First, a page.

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Turf Love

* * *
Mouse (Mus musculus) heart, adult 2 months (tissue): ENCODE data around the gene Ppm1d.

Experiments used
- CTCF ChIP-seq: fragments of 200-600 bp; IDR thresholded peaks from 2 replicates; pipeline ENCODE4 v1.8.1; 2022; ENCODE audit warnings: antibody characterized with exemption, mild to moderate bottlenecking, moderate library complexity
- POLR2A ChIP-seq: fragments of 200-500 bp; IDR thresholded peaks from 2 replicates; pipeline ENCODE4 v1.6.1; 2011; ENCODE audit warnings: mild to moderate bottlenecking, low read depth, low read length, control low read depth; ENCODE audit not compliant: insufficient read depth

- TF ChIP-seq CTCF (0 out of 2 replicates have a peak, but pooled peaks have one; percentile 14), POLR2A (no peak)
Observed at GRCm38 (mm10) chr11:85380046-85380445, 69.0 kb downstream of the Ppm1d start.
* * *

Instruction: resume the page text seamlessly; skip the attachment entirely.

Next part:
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Maybe it’s no coincidence that in a week when we learned that the city will be, within twenty years, home to another 1 million souls (hey, someone’s gotta live above the new Whole Foods on East Houston), peoples’ need to claim their turf dominated the week. New York’s own Sen. Charles Schumer and Rep. Peter King took the lead in fighting the White House’s handing over our ports to a government-owned company in Dubai, apparently the emirate of choice for Al Qaeda’s banking needs. (“I’m a lifelong Republican, and I think the president’s gone insane,” said the father of a 9/11 victim at a Schumer press conference.) Alex Rodriguez agonized over his true home turf, waffling over which country to represent in the World Baseball Classic. (Is the U.S. my homeland? Is the Dominican Republic?) The Yankees, meanwhile, got a step closer to moving their home plate next door when their new stadium plan cleared the Planning Commission. When thugs stole a cell phone from Damon Dash’s son at the Dwight School, Dad was reported to have showed up with “a couple of large friends” to inform the bullies that the turf around 89th Street and Central Park West is not to be messed with. Ray Kelly, meanwhile, still can’t get anyone to talk about the shooting of Busta Rhymes bodyguard Israel Ramirez in Greenpoint, Brooklyn. A police horse threw its rider and ran into a cab at 24th Street and Ninth Avenue, perhaps showing his disdain for his asphalt range, and some animal skins that choreographer–drum maker Vado Diomande had imported from their home turf of the Ivory Coast gave him inhalation anthrax. New City Council speaker Christine Quinn established her territory right quick, firing 61 staffers and installing a no-jeans, no-sweats dress code, which raised the point: Wait, people were wearing sweats to work? Still, there’s some turf that we’re proud to cede others: Take 66th Street between Central Park West and Columbus, which was renamed Peter Jennings Way. And Bob Marley Avenue, in Brownsville, Brooklyn, is in the works, even if Marley wasn’t ever a New Yorker.


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